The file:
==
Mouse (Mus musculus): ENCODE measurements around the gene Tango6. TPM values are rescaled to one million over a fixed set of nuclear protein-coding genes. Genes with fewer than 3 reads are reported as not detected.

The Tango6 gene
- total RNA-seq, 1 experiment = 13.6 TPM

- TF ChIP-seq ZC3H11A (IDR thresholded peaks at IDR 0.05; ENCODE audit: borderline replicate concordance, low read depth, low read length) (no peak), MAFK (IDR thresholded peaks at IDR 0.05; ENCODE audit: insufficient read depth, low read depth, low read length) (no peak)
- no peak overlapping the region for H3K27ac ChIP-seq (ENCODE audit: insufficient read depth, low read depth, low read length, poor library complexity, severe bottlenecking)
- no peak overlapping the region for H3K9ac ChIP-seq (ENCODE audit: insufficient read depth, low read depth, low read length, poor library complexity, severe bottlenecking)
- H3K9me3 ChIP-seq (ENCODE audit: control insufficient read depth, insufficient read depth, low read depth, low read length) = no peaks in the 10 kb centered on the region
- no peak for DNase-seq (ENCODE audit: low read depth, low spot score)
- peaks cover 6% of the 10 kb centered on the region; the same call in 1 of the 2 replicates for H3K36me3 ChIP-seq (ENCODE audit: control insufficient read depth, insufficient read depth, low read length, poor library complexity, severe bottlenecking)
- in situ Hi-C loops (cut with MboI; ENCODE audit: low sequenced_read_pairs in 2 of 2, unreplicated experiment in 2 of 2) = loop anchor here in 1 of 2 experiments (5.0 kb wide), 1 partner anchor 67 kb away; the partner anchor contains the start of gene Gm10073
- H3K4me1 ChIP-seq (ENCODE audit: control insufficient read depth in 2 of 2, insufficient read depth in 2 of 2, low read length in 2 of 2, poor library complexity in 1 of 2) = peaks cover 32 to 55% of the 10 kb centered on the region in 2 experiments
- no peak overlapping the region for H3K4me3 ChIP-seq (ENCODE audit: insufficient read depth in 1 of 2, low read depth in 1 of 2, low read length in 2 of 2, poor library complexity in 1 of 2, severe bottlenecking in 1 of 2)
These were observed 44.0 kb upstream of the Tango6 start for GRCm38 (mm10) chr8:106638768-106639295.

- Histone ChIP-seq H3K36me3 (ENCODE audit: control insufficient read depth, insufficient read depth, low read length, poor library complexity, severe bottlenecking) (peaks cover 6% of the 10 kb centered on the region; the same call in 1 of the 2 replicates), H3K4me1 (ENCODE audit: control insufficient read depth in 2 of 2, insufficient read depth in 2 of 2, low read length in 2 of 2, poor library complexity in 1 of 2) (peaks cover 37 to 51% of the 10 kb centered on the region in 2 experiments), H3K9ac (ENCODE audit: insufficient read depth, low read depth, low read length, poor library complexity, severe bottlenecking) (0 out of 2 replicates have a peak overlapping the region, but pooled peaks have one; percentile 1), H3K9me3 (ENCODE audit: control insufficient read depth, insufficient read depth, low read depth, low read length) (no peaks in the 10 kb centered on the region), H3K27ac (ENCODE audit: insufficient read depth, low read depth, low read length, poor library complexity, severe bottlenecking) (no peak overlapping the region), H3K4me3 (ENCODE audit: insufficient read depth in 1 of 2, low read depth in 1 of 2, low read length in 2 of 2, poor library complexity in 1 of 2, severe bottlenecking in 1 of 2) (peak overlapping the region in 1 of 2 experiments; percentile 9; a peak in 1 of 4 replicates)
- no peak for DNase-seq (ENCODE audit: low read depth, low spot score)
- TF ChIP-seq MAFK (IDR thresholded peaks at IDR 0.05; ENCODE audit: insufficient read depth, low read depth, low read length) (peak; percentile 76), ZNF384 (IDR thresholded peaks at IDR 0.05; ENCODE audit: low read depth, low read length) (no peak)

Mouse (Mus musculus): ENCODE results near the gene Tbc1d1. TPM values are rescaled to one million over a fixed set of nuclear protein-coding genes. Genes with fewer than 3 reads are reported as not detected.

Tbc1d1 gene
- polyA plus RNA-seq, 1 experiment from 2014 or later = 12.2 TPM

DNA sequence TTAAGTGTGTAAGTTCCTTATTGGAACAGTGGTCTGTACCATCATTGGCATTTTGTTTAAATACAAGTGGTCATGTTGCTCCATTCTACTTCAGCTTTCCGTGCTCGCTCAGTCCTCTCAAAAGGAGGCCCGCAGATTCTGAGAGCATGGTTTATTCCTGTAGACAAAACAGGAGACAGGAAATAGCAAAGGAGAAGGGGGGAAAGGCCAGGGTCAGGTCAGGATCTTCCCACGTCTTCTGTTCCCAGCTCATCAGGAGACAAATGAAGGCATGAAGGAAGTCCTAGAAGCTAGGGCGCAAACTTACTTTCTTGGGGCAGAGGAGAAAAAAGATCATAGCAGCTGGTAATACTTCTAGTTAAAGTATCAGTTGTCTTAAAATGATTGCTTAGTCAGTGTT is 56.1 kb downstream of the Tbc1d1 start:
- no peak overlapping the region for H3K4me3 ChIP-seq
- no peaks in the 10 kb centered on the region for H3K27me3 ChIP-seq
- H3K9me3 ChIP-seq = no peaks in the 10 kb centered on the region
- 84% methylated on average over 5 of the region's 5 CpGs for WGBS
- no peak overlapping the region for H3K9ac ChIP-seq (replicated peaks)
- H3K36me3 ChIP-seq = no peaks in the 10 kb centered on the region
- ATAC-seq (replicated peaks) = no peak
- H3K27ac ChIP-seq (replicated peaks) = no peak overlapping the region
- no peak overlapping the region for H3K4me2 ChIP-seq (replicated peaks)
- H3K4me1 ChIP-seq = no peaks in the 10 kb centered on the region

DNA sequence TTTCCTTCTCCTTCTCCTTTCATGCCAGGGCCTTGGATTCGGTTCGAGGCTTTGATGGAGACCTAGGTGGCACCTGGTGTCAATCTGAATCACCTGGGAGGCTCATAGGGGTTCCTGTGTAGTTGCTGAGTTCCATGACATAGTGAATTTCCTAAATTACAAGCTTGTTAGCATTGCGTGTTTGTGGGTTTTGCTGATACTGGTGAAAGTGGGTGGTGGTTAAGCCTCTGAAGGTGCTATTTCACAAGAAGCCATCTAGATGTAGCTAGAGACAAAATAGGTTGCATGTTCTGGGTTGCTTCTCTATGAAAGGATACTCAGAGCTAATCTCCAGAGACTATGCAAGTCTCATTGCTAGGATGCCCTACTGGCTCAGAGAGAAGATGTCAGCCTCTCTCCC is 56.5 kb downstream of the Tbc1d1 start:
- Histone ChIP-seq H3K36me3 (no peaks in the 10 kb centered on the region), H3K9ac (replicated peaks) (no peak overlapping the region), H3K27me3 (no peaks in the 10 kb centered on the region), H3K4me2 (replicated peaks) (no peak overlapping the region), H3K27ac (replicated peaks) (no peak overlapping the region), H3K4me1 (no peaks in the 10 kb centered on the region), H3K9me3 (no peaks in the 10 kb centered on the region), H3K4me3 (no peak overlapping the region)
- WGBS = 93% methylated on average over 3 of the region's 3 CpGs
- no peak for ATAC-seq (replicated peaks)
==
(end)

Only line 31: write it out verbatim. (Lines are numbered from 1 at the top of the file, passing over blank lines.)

DNA sequence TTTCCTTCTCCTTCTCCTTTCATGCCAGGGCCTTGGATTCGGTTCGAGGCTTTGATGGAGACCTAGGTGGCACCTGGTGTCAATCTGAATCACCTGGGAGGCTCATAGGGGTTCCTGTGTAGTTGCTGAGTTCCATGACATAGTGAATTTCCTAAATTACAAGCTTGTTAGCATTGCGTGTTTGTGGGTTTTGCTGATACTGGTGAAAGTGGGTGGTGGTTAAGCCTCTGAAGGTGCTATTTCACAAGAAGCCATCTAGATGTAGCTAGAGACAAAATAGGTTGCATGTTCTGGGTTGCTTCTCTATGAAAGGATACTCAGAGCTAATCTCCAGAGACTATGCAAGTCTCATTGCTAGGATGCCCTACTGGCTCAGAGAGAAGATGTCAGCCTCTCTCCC is 56.5 kb downstream of the Tbc1d1 start: